WordReference can't find this exact phrase, but click on each word to see its meaning:

your welcome

ⓘ One or more forum threads is an exact match of your searched term. Click here.

We could not find the full phrase you were looking for.
The entry for "your" is displayed below.

Also see:welcome

WordReference Random House Learner's Dictionary of American English © 2016
your /yʊr, yɔr, unstressed yɚ/USA pronunciation   pron. 
  1. the form of the pronoun youthat is used to mean possessed or owned by you;
    of or relating to you;
    belonging to you, and is used before a noun:I like your idea. The library is on your left.
  2. (used to indicate all members of a group, occupation, etc., or things in a general way): some, any, or one:It's just your average weekday.

WordReference Random House Unabridged Dictionary of American English © 2016
your  (yŏŏr, yôr, yōr; unstressed yər),USA pronunciation pron. 
  1. (a form of the possessive case of  you used as an attributive adjective):Your jacket is in that closet. I like your idea.Cf.  yours. 
  2. one's (used to indicate that one belonging to oneself or to any person):The consulate is your best source of information. As you go down the hill, the library is on your left.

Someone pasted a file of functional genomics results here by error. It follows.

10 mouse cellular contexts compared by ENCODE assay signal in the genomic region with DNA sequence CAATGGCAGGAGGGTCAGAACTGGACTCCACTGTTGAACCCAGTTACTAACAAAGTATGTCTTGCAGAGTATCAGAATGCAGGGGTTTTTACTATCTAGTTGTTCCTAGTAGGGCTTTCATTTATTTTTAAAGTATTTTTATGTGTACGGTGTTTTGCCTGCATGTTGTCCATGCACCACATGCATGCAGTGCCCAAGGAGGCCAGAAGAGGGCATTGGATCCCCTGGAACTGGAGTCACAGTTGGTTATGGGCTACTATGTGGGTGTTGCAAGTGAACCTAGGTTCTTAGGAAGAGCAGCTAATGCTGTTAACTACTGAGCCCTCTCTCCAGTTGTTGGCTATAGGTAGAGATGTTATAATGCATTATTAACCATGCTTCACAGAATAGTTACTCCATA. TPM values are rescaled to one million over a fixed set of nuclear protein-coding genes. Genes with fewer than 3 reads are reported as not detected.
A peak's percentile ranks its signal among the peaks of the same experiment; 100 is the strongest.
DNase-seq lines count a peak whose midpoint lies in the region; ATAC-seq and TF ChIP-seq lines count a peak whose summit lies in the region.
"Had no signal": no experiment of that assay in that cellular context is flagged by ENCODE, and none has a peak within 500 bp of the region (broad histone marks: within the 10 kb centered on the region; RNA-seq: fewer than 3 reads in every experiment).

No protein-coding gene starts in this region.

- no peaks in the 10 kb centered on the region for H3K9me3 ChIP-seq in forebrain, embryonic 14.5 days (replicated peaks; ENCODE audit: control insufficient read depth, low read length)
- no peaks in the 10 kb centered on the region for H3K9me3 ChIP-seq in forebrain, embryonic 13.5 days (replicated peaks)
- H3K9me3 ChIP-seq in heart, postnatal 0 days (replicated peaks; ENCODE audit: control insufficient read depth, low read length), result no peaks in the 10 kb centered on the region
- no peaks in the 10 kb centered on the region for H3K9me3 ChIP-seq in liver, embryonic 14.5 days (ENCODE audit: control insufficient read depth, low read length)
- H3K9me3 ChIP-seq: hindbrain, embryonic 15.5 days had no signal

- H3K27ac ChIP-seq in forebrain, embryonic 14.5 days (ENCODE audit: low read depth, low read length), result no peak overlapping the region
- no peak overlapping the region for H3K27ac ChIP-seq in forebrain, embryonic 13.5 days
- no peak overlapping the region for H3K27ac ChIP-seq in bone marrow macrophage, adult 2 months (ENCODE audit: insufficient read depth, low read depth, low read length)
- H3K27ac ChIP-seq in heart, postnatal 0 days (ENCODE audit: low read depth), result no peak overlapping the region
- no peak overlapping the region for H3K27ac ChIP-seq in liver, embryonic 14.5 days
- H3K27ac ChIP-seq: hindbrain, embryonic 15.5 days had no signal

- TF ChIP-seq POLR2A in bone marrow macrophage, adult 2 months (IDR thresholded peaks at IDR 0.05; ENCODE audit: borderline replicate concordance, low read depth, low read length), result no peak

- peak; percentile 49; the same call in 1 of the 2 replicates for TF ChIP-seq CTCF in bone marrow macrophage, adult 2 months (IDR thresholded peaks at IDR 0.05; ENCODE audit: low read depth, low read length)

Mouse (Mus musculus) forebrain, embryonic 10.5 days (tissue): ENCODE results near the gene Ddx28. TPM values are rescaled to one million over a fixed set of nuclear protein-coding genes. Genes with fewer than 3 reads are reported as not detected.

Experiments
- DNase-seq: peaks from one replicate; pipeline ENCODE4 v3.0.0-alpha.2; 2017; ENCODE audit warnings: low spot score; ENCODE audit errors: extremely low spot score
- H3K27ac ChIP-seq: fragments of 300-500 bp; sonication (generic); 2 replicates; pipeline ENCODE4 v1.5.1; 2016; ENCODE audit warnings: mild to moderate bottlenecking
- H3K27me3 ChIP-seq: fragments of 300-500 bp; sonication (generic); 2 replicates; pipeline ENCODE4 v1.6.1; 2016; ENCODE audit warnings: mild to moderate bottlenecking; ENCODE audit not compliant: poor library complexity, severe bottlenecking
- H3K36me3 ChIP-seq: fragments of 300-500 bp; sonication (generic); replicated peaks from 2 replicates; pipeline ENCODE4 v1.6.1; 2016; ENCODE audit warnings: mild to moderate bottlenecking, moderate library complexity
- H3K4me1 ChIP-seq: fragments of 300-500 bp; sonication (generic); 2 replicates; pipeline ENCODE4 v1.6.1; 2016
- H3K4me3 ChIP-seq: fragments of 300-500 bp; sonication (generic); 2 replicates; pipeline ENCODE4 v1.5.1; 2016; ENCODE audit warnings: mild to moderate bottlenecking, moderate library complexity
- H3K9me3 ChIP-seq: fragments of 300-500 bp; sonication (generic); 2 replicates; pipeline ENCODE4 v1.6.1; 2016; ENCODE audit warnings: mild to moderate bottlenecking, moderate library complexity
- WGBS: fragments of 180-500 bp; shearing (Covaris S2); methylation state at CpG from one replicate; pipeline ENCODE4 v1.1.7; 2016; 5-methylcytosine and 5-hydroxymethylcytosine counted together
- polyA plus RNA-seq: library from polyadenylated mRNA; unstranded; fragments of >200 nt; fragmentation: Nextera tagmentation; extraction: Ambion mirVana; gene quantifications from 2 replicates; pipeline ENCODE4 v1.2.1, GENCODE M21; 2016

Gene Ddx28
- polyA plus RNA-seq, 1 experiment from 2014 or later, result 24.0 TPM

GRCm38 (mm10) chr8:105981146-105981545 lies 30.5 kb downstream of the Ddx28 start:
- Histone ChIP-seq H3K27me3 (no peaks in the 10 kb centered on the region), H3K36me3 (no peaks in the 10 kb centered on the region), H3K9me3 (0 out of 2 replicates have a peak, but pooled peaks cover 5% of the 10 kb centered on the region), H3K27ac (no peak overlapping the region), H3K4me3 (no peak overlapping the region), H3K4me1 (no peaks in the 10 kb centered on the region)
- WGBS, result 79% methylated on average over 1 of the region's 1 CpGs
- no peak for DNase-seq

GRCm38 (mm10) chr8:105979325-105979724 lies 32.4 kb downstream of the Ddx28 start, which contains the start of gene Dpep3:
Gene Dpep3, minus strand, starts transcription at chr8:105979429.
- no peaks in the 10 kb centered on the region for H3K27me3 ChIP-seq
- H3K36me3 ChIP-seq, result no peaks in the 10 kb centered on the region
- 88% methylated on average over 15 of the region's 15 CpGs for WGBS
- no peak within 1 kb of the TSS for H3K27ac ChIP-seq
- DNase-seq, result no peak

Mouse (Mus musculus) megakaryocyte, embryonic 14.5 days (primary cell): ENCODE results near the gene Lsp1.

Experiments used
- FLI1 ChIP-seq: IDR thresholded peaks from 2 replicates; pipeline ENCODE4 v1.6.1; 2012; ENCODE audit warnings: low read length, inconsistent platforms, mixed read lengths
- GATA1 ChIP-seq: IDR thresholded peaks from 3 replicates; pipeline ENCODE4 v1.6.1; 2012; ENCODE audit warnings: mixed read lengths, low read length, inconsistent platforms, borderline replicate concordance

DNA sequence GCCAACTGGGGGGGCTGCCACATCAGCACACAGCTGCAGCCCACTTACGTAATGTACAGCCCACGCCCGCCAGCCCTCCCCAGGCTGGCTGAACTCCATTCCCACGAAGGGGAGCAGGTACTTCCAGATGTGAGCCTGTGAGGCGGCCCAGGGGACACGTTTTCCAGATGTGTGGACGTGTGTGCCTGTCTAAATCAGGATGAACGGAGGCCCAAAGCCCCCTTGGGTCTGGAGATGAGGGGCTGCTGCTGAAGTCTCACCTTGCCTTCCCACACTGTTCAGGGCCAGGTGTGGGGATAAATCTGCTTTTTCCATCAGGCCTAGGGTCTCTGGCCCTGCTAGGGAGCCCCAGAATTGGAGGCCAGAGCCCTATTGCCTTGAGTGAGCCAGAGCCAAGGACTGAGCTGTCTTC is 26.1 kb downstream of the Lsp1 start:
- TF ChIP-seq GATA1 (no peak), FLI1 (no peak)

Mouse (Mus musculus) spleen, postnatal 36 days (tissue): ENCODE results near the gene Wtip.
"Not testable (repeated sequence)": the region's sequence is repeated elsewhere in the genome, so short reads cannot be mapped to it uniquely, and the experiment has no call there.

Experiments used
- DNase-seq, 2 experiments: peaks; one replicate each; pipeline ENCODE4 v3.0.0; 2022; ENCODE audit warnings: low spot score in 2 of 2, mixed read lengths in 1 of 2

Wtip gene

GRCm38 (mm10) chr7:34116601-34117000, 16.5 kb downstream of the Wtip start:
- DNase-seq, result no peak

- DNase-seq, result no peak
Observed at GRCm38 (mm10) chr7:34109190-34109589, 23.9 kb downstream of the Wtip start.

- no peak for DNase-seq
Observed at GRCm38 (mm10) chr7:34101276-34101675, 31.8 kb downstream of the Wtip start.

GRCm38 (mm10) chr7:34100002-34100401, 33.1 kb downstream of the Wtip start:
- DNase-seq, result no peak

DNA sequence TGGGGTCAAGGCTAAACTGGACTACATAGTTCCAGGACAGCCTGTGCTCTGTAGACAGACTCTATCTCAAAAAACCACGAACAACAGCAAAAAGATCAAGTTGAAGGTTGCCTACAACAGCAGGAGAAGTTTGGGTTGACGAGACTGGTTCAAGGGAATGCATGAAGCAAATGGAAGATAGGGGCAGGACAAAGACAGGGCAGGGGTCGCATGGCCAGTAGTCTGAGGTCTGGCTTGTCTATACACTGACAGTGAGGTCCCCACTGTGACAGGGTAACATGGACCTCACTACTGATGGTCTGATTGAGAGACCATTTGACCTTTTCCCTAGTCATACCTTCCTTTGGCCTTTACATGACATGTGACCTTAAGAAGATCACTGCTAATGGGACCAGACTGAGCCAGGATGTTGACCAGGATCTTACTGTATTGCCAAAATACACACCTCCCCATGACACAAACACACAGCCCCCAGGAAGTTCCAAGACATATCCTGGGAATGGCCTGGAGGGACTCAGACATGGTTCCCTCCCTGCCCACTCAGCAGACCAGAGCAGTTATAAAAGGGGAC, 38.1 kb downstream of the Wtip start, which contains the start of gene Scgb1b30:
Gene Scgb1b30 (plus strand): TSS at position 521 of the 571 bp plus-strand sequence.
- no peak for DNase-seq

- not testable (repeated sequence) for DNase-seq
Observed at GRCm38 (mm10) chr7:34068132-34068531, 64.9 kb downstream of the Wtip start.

3. (used informally to indicate all members of a group, occupation, etc., or things of a particular type):Take your factory worker, for instance. Your power brakes don't need that much servicing.
  • bef. 900; Middle English; Old English ēower (genitive of ye1); cognate with German euer
    See  me. 

Collins Concise English Dictionary © HarperCollins Publishers::

your /jɔː; jʊə; (unstressed) / determiner
  1. of, belonging to, or associated with you: your nose, your house, your first taste of freedom
  2. belonging to or associated with an unspecified person or people in general: the path is on your left heading north, this lotion is for your head only
  3. informal used to indicate all things or people of a certain type: your part-time worker is a problem
Etymology: Old English eower, genitive of ye1; related to Old Frisian jūwe, Old Saxon euwa, Old High German iuwēr


Word of the day: Intermediate+ stroke

Report an inappropriate ad.